“I am not yet able…to know myself; so it seems to me ridiculous, when I do not yet know that, to investigate irrelevant things.” – Plato
Sometimes I’ll go all day without even glancing in a mirror and, when I finally cross paths with one, the reflection can be startling. This partly because I’ve never been what this culture, or any culture, would immediately identify as “attractive”, and it is also because by the end of most days, I have three pieces of spinach in my teeth and my hair has given up. Largely, though, when I’m away from a mirror for a good amount of time, I truly do tend to forget what I look like. So it’s always good to encounter the bathroom mirror at night so I can mutter “Hello, old friend”, and be reminded that I’m not Jason Bourne and I still need extensive dental work.
I suspect it’s like that with all of us. I also suspect that this is true on more levels than the external.
Left unchecked and un-verified, I quickly begin to make some relatively serious assumptions about myself. I assume I’ve read and studied enough to speak authoritatively on any and all subjects. I grant myself every benefit of all doubt. I assume I’m genuine, sincere, and well-intentioned and therefore you should trust my opinion and my clever use of synonyms. I assume my knee-jerk reactions are right, regardless of the topic. Trump as a candidate. Hillary as a candidate. OK Computer as the best album of all time. Caramel as the nectar of the gods. Mushrooms as the complimentary food of the seventh circle of hell.
We all do it. In our homes, in society, and on the internet.
Precisely because we do, there forms a teeming, rolling, swampy ocean of influencing pressure which shoves us back and forth, screaming at us to “be ourselves”, but wanting to decide what we are.
In 1999, David Dunning and Justin Kruger from the psych department at Cornell conducted a series of experiments investigating the phenomena of over-estimating one’s own competence. They proposed, and generally confirmed, that, “for a given skill, incompetent people will:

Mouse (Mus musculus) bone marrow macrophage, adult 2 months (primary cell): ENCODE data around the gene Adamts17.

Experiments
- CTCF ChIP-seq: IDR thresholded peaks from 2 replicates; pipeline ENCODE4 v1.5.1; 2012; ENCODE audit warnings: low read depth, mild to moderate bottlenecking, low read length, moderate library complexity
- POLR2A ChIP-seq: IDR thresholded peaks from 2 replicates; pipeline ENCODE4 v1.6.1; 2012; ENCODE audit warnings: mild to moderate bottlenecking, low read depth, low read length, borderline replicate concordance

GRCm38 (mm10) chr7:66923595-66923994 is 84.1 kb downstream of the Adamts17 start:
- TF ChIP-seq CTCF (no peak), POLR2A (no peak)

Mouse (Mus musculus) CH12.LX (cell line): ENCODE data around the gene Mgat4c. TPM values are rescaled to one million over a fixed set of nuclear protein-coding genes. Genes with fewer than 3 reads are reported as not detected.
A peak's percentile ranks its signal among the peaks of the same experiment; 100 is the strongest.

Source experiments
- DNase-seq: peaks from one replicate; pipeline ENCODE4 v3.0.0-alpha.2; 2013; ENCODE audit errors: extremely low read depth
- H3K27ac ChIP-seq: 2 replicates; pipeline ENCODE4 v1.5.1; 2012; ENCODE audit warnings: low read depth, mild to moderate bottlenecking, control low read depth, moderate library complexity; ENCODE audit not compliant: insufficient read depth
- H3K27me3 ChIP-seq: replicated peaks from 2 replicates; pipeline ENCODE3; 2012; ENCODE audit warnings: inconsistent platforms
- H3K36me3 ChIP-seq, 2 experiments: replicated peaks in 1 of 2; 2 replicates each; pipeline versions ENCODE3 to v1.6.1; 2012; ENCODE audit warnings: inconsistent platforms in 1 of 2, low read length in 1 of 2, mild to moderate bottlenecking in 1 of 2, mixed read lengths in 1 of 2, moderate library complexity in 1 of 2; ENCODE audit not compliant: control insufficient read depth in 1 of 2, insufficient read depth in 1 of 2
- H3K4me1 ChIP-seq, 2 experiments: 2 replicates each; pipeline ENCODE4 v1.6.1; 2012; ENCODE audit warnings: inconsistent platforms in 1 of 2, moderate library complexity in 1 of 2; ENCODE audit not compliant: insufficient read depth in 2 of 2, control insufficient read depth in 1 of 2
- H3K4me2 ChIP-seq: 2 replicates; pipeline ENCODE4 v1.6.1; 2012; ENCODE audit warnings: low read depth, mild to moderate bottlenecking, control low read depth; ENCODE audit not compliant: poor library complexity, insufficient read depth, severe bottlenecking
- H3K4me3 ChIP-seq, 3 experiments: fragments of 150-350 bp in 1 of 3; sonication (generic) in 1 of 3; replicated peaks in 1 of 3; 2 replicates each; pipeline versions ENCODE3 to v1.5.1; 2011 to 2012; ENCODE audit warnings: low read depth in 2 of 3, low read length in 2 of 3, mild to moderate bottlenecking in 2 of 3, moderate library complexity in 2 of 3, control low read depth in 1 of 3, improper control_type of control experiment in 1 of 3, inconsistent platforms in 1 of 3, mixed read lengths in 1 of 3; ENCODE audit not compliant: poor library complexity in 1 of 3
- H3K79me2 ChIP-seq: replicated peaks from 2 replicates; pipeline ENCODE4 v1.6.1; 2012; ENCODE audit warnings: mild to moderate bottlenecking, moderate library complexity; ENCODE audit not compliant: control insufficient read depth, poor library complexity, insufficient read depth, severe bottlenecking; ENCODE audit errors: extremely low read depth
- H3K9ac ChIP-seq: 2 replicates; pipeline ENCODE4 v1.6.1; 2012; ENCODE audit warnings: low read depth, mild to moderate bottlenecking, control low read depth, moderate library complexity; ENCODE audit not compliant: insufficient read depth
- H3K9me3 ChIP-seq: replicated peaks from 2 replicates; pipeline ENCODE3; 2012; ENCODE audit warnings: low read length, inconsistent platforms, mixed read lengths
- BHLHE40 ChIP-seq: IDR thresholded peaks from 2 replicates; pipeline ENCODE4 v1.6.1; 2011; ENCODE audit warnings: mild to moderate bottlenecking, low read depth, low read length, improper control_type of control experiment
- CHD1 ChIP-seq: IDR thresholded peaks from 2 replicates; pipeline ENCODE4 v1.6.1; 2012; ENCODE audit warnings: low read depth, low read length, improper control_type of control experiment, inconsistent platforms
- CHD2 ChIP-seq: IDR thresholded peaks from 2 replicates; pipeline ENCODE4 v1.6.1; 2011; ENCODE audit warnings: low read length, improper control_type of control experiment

- fail to recognize their own lack of skill
- fail to recognize the extent of their inadequacy
- fail to accurately gauge skill in others
- recognize and acknowledge their own lack of skill only after they are exposed to training for that skill.” (Wikipedia, “Dunning–Kruger effect”)
It is of vital importance that we know who we are, however, we can’t just say “be yourself” and expect that to be enough, because, if we are honest, we’ll admit that there’s a whole heap of stuff inside that is off the rails and should in no way be allowed to drift.
The glibly thrown out “you be you” is true, but who defines who you are? Is culture, comprised of fellow meanderers all in the same boat, qualified to inform you as to who you are? Heck, are you even qualified to tell you who you are?
Someone who’d never seen himself in a mirror would be unable to identify himself in a lineup.
When we’re all Dunning-Kruger-ing our way through the most important of questions, who can we trust to inform us? It seems to me that we would benefit from input from someone outside and above the slum. It seems to me that the best bet would be to find out from Whom we originate and seek guidance there.
Suppose we heard an unknown man spoken of by many men. Suppose we were puzzled to hear that some men said he was too tall and some too short; some objected to his fatness, some lamented his leanness; some thought him too dark, and some too fair. One explanation…would be that he might be an odd shape. But there is another explanation. He might be the right shape.” -G.K.Chesterton, “Orthodoxy”
Allow me to be a traditional Christian for a moment.